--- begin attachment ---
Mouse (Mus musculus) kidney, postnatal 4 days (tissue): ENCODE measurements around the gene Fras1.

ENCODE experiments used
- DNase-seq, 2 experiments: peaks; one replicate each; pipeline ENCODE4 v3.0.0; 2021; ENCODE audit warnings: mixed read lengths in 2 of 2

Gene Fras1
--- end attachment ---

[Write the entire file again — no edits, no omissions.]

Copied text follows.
Mouse (Mus musculus) kidney, postnatal 4 days (tissue): ENCODE measurements around the gene Fras1.

ENCODE experiments used
- DNase-seq, 2 experiments: peaks; one replicate each; pipeline ENCODE4 v3.0.0; 2021; ENCODE audit warnings: mixed read lengths in 2 of 2

Gene Fras1